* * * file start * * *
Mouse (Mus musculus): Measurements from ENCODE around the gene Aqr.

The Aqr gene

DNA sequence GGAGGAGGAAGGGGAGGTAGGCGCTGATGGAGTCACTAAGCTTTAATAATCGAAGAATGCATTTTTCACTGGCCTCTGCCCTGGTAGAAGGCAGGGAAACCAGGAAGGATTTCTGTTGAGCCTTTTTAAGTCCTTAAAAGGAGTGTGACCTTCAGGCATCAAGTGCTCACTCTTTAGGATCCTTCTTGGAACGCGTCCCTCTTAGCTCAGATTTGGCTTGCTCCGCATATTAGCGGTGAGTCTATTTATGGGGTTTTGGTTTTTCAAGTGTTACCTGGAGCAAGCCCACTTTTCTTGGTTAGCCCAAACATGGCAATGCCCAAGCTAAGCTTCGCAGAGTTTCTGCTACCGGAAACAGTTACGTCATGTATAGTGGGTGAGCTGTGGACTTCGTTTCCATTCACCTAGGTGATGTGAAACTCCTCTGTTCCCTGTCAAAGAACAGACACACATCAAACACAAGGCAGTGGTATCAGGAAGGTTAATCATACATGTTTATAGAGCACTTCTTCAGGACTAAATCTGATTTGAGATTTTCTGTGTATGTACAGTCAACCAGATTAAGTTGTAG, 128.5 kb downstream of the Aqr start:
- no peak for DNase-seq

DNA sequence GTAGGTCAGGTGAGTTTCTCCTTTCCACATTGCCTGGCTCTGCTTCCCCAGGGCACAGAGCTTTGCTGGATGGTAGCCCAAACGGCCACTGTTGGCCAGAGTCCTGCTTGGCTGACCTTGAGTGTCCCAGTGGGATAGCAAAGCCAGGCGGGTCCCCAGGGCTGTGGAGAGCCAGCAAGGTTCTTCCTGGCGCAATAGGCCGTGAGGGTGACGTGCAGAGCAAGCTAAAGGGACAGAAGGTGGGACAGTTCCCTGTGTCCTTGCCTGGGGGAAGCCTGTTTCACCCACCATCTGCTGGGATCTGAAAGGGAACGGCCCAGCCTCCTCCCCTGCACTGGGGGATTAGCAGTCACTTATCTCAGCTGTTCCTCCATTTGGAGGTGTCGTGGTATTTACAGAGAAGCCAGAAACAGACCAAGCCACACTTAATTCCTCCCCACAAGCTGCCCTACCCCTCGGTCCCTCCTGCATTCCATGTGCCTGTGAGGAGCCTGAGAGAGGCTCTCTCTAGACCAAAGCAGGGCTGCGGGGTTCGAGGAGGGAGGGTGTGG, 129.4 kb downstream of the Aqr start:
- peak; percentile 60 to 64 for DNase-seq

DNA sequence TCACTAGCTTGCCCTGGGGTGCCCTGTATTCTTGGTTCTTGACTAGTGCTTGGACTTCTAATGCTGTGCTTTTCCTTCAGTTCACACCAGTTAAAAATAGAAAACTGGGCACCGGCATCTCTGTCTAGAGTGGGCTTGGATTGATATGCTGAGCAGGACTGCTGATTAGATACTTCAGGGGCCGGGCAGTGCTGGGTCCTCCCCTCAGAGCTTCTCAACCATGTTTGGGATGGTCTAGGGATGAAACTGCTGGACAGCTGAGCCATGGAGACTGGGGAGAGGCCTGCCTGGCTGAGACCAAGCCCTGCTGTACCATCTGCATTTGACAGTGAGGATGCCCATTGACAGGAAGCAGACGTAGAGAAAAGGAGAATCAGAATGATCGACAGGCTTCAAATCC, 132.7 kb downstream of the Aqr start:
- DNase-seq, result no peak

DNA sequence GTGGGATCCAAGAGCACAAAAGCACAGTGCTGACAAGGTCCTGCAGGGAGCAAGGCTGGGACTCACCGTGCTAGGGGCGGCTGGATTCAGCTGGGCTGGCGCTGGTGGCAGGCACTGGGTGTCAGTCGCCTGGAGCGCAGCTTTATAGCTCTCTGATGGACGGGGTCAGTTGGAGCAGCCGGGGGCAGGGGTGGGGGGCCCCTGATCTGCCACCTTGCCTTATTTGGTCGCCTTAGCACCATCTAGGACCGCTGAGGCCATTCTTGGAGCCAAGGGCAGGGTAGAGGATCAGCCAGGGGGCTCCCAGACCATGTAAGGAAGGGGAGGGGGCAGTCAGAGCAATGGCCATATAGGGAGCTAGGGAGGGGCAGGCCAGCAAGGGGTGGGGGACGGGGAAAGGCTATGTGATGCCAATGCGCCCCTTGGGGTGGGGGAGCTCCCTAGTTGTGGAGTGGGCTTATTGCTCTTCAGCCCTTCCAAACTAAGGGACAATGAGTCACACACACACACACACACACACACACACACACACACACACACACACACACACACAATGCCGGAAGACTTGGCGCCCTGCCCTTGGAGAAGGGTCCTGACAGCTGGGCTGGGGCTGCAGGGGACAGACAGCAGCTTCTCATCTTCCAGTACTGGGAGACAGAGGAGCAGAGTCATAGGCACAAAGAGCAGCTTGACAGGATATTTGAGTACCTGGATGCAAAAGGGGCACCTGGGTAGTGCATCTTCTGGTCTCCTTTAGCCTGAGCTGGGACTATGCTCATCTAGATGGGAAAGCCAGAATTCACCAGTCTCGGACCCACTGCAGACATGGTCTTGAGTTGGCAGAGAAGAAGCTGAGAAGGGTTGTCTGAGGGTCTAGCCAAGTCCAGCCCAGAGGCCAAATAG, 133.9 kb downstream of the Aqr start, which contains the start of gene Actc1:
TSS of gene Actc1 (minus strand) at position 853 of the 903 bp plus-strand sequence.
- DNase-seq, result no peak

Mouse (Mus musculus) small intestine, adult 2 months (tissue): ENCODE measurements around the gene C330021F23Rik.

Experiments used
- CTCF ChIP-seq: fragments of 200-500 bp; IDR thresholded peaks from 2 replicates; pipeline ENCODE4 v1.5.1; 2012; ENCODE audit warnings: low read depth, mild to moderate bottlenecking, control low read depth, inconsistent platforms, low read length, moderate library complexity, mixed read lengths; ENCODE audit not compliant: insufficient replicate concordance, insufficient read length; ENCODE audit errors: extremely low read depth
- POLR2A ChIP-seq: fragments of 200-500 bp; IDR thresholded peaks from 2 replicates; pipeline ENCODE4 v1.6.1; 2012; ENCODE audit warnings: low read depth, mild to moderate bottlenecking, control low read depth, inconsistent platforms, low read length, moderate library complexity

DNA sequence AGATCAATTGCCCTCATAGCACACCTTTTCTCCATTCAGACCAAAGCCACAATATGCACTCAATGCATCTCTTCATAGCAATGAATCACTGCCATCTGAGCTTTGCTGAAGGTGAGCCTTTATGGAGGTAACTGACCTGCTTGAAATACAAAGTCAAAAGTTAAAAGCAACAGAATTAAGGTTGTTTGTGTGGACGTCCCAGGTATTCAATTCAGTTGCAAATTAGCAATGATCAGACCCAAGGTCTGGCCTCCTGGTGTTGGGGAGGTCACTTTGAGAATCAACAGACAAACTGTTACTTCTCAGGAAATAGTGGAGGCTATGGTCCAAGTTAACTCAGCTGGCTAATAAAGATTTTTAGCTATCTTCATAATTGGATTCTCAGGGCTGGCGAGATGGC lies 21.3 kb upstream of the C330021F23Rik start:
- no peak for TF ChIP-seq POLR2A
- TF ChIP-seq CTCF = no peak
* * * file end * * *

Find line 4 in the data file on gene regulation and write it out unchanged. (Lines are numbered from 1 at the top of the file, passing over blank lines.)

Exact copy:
- no peak for DNase-seq